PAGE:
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Knock Our Hats Off Contest Winner
Leigh Phillips
First Prize Fiction

Leaving Flagstaff

 

Dear Eleanor,

Greetings from your dear, slow friend in suburban Flagstaff. How is Fort Lauderdale treating you? How are John and the kids? And lastly, how are you? As a postscript, do you remember when you thought I was an angel and you angeled me a verb? My summer is great, by the way. I really like swimming pools but there aren't any. I am doing really well: all the cola is flat and so I'm flat. The hot desert drones its bones and hot isn't so sharp anymore. Hot is heart. Heart is blunt. John was always so blunt, wasn't he! Blunt is hot, dragging its dumb claws down my naked 5 o'clock can't get so worked up to tremor about a sunrise because I sleep through the arc of day's shadow. Did I tell you that I'm moving out of the area? It's true. Stubbing toes on a dumb future, I lean against it and command, "arms. elbows. wrist. pulse." Idea: you should grow worry lines and John can grow a matted beard & I'll pretend it’s how you redream me. Remember how you wrote those convulsive operas? I'd write an op-ed about how you've stopped calling, but that is a silent film. I can't write the slow fall of a balcony in an earthquake because I'm so southwest.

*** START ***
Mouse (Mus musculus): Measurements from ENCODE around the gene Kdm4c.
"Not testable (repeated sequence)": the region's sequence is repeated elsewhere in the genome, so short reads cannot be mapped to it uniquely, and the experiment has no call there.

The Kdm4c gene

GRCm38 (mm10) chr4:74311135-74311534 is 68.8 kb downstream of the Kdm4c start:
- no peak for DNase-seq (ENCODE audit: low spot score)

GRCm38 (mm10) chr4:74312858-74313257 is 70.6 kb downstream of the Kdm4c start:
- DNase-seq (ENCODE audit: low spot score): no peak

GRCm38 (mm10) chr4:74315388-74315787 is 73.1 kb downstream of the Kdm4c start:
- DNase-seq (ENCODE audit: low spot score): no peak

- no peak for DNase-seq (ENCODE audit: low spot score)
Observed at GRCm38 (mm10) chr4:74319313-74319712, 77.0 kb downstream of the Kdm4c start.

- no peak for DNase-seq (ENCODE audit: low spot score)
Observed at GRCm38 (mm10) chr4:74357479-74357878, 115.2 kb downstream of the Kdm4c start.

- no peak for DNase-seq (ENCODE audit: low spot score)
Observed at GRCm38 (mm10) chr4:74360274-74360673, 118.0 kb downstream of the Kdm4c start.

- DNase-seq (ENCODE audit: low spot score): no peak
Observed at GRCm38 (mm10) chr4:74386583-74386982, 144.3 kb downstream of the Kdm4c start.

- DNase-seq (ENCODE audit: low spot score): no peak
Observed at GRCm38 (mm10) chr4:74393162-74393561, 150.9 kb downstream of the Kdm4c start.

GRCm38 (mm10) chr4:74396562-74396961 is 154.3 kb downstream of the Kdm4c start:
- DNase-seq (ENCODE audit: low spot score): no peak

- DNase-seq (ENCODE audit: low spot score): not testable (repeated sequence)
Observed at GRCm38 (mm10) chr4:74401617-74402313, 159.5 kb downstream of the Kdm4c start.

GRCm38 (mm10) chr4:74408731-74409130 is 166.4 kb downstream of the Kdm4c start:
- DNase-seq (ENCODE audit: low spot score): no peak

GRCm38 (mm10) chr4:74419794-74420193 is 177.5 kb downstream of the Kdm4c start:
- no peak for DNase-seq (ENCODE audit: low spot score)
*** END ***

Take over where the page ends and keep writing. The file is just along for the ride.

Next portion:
Nothing shakes here, not even the bubbles when I'm under stream. This is a fun game, I tell you. Just hold me under until my feet stop. You were always so creative, angel. Maybe you can film me, call the film "the beached whale of my libido pulled taut against the scalpel's surgeon. Look ma, tits!" But I digress. My breasts are still meaningless as they ever were. How are yours? So as you can imagine, I've been very busy negotiating with rejection. The real estate broker laughed and laughed when he heard my retirement pension. I said, I used to be a teacher. I said, sorry about my stupid fucking soul. He said get a job and I promised to kill the impractical church of beauty. I don't know what I have to do to shatter poetry, but I'm going to take it on. I just spoke with my dear friend Matthew. Remember Matthew? He is the writer we knew from Wellfleet that summer of ‘71. He is interested in growing a mustache and I thought of mine. I asked, whom are you going to sleep with at the writer's conference?